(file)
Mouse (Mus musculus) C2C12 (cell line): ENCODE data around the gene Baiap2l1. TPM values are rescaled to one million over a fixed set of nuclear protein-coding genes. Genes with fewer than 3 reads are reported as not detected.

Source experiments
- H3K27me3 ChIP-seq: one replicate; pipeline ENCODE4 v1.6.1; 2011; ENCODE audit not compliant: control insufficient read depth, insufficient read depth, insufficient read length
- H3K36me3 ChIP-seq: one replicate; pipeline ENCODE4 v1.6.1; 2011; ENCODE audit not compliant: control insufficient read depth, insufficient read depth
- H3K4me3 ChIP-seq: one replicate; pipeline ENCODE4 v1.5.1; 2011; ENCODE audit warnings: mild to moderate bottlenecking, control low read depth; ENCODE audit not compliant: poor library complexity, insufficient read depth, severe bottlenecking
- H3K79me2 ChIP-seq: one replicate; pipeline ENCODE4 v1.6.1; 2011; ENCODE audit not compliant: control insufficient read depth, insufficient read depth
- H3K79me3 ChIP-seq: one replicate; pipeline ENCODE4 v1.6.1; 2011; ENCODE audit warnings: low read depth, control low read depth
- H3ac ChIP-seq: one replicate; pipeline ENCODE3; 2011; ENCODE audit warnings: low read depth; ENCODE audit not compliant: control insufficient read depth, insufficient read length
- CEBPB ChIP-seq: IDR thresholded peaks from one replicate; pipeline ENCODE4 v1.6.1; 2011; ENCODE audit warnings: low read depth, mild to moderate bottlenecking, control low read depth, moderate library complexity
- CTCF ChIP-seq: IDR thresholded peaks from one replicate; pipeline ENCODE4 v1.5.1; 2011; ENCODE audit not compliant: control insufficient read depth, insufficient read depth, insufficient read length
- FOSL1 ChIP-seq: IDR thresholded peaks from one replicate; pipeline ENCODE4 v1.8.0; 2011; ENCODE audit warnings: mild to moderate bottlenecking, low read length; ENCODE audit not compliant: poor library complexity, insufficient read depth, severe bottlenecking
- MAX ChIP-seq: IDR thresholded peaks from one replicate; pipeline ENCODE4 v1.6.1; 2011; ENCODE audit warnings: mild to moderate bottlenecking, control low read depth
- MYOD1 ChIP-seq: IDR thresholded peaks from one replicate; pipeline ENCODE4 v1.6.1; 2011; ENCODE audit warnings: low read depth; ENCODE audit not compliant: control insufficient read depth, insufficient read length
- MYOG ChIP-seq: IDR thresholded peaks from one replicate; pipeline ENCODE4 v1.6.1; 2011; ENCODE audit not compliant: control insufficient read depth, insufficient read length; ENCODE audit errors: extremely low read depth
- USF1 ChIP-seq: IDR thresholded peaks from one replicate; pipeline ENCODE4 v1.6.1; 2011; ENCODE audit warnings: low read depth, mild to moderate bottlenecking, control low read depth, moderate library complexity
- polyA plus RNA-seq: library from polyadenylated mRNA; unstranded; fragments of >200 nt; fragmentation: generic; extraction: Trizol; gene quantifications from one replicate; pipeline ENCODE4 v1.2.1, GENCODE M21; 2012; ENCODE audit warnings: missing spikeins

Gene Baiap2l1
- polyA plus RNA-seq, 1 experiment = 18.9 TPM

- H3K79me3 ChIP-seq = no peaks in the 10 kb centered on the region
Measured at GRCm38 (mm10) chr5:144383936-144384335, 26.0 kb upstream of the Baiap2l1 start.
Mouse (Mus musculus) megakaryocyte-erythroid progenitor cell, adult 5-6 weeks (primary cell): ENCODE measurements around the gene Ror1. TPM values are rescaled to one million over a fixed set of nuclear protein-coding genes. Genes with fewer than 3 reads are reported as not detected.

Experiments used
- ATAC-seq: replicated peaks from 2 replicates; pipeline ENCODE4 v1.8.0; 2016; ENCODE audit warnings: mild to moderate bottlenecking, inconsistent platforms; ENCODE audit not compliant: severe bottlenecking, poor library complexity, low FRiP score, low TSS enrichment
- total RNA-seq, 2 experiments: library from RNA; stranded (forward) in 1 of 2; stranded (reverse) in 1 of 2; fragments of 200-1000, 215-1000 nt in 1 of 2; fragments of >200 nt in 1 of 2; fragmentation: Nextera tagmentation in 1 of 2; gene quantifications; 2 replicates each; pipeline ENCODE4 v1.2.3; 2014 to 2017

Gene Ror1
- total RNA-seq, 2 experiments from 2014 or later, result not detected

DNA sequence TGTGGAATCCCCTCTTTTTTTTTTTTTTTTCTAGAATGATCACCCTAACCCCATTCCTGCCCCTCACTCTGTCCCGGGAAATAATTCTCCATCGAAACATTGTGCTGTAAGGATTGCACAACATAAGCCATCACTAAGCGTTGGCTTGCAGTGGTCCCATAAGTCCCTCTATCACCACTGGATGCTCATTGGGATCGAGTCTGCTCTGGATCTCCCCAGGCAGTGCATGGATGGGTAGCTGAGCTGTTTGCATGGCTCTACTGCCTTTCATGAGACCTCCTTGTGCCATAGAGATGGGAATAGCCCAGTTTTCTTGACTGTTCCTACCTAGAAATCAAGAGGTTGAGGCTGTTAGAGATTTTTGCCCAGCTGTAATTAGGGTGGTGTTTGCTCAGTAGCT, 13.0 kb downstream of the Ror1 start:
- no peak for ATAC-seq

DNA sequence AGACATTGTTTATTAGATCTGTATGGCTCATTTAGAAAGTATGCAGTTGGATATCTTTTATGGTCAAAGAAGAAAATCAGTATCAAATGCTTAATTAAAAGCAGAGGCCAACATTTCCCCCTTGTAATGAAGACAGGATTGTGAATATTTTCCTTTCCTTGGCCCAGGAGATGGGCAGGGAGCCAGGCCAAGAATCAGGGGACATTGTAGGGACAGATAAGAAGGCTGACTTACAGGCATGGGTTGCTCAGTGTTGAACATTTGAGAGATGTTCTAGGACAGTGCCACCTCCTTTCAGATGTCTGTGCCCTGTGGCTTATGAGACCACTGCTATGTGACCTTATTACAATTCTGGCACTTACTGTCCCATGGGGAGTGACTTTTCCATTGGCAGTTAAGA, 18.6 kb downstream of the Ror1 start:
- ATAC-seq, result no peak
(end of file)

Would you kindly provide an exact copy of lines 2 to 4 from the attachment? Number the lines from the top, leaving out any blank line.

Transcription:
Source experiments
- H3K27me3 ChIP-seq: one replicate; pipeline ENCODE4 v1.6.1; 2011; ENCODE audit not compliant: control insufficient read depth, insufficient read depth, insufficient read length
- H3K36me3 ChIP-seq: one replicate; pipeline ENCODE4 v1.6.1; 2011; ENCODE audit not compliant: control insufficient read depth, insufficient read depth